Utilizing data analytics to track customer behavior
Tracking customer behavior helps you to learn more about your customers’ journeys. You can collect usage data that tells you where customers come from and where they go within your business at each step of the marketing, sales, and customer service processes.
KPIs like CSATs, web traffic sources, cart abandonment rates, and many more metrics help to inform your customer knowledge. This data also provides insights into which marketing strategies connect better, which channels your customers are found on, how well your customer service is performing, and whether you’re retaining customers.
Case studies: Successful customer focus implementation
Customer focus doesn’t just seem like a great idea on paper – it works.
Here are five customer-focused traits, with examples, to help you implement effective customer focus for your business.
Constantly asking for feedback – Torani
A business with a strong customer focus requests customer feedback often. Creating a constant feedback loop gives you a direct line to your customers’ needs and expectations of your business and whether you’re fulfilling them. This knowledge is the foundation of customer focus.
You might recognize Torani’s logo from your favorite cafe. The company creates syrups for flavoring all kinds of drinks, and after noticing that customers loved to rave about their products on social media, they implemented a business review program. They began using this tool to ask every customer for feedback and providing accessible methods of doing so, allowing customers to share their opinions and leading to a 167% year-over-year increase in reviews that they use to inform their business.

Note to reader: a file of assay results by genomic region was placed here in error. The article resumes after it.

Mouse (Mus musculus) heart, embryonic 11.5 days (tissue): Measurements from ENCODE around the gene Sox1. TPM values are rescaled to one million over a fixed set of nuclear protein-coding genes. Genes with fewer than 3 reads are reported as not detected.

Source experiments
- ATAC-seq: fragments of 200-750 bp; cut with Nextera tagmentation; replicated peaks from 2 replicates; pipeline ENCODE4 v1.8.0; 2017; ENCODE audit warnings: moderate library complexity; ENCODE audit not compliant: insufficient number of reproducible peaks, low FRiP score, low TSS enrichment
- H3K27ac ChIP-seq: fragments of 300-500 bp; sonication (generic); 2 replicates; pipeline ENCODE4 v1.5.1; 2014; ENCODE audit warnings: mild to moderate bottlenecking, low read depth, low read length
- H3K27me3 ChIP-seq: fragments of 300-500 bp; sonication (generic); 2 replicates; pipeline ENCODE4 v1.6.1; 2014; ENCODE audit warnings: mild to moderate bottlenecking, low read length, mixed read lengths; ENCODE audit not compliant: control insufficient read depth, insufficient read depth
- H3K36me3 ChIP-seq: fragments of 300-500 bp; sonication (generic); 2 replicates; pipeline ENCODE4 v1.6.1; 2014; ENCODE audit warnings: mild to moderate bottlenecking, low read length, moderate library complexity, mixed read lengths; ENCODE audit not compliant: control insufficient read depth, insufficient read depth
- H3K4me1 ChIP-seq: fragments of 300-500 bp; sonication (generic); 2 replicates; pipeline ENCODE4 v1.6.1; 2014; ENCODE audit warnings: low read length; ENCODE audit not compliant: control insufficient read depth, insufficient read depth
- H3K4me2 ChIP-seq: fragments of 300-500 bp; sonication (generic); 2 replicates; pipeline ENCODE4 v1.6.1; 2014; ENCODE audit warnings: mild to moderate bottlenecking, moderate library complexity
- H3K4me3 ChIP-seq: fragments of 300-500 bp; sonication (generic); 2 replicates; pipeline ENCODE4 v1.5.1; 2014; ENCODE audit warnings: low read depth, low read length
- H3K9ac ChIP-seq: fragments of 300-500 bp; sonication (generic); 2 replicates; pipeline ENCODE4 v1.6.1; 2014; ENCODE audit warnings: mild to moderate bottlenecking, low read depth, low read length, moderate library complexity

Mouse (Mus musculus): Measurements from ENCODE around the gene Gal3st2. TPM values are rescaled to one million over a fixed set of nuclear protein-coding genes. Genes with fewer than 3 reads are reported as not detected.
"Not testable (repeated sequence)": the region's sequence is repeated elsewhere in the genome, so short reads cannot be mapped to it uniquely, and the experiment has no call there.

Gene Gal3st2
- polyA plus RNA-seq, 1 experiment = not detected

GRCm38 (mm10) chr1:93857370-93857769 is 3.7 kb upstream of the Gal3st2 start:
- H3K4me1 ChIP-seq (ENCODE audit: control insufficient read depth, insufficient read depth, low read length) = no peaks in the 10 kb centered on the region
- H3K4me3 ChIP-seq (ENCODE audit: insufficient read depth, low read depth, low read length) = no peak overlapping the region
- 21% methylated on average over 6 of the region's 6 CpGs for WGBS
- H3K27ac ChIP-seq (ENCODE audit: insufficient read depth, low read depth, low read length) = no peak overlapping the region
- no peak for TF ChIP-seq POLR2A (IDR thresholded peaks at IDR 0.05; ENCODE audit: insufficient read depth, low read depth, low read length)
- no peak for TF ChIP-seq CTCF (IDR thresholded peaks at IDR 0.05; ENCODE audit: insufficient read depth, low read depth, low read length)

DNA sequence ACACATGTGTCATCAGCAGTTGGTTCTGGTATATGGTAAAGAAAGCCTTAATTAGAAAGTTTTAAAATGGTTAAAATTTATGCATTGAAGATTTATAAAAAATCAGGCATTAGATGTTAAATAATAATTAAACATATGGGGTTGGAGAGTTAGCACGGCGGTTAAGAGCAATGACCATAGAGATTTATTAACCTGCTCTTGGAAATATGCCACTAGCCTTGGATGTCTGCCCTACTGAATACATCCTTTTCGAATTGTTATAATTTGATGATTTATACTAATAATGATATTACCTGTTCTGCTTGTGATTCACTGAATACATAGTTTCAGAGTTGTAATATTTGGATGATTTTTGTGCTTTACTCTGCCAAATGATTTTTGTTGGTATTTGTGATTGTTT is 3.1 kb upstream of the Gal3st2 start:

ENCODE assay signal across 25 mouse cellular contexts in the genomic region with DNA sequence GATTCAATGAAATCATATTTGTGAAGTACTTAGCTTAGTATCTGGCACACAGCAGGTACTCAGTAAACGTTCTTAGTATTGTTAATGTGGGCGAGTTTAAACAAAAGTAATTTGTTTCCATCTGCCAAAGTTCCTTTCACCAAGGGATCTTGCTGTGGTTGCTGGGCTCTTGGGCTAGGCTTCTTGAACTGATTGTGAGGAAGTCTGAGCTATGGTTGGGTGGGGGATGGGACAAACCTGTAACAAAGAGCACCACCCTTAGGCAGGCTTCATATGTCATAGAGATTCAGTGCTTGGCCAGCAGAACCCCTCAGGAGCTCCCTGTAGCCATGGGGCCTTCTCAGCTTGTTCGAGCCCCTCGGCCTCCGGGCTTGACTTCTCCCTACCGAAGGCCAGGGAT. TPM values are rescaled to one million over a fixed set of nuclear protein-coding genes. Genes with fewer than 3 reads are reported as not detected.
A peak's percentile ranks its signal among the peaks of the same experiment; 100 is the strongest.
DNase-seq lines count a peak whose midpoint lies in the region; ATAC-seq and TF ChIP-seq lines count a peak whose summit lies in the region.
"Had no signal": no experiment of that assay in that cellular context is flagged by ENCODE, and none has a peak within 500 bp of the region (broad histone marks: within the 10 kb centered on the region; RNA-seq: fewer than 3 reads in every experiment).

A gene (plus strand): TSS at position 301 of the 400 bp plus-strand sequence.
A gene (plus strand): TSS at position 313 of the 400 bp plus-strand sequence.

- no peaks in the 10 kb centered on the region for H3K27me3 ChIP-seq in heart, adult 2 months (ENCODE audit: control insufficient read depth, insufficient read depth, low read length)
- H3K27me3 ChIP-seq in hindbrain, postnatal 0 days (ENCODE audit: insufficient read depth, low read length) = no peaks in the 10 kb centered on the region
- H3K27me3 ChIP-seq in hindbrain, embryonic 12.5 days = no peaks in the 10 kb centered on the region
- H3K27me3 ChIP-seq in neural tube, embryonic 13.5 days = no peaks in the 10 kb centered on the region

Regularly analyzing customer feedback and sentiment – Door-Mart
A business with a strong customer focus will set aside time to carefully comb through customer feedback, interactions, and online activities. From this data, they discern customers’ needs and goals and how the business’s current products, services, operations, and mission meet them.
Door-Mart provides installation and repair services for garage doors. They found that they were missing out on business because they weren’t answering customers fast enough, which was reflected in some negative online reviews. After hearing their customers’ feedback, Door-Mart instituted business text messaging that allows them to field all of their calls, texts, and emails in one place from their CRM. Now they can immediately address any calls they receive, which helped them reach 98% positive ratings and grow their business.
Forming a culture around the customer – Adorn Bridal
Companies with a strong focus on customers base their top-level business goals on their customers’ needs. Customers come first in all aspects of team members’ workdays, from scheduled meetings to business-wide culture initiatives.
Adorn Bridal is a bridal shop that focuses all elements of its business on providing a bespoke experience for each bride-to-be. They added business texting to their experience after the pandemic caused safety concerns and then a rush of business as it calmed down. They found that texting with brides made it much easier for them to share ideas and prepare for their shop visit, helping to improve the customer experience. Now, they’ve cut their in-person visit times in half and can keep track of all of a bride’s requests, style choices, sizing, and comments to make sure they’re addressing every need. Plus, they can check in closer to the ordering deadline with drip campaigns to nurture relationships and re-engage potential customers.
Building personalized customer experiences – Camp Gladiator
Customers want brands to remember them. Fifty-six percent of customers will shop with a store that recognizes them by name, while 65% are more likely to shop with a brand that knows their purchase history. Customer-focused businesses use channels that empower them to personalize interactions, like messaging services and email. These channels allow teams to sync with CRMs to access customer data, like names and order numbers.
Camp Gladiator’s owner started off sending texts to campers from his personal phone, limiting the amount of communication and personalization he was able to use for improving relationships. After adding business texting, the camp began sending more messages and using custom fields to personalize each message, amounting to an 18% increase in attendance and a 10% higher retention rate that grew the business – just from customizing texts and focusing on improving relationships.
Customer-focused digital transformation with ChatGPT and messaging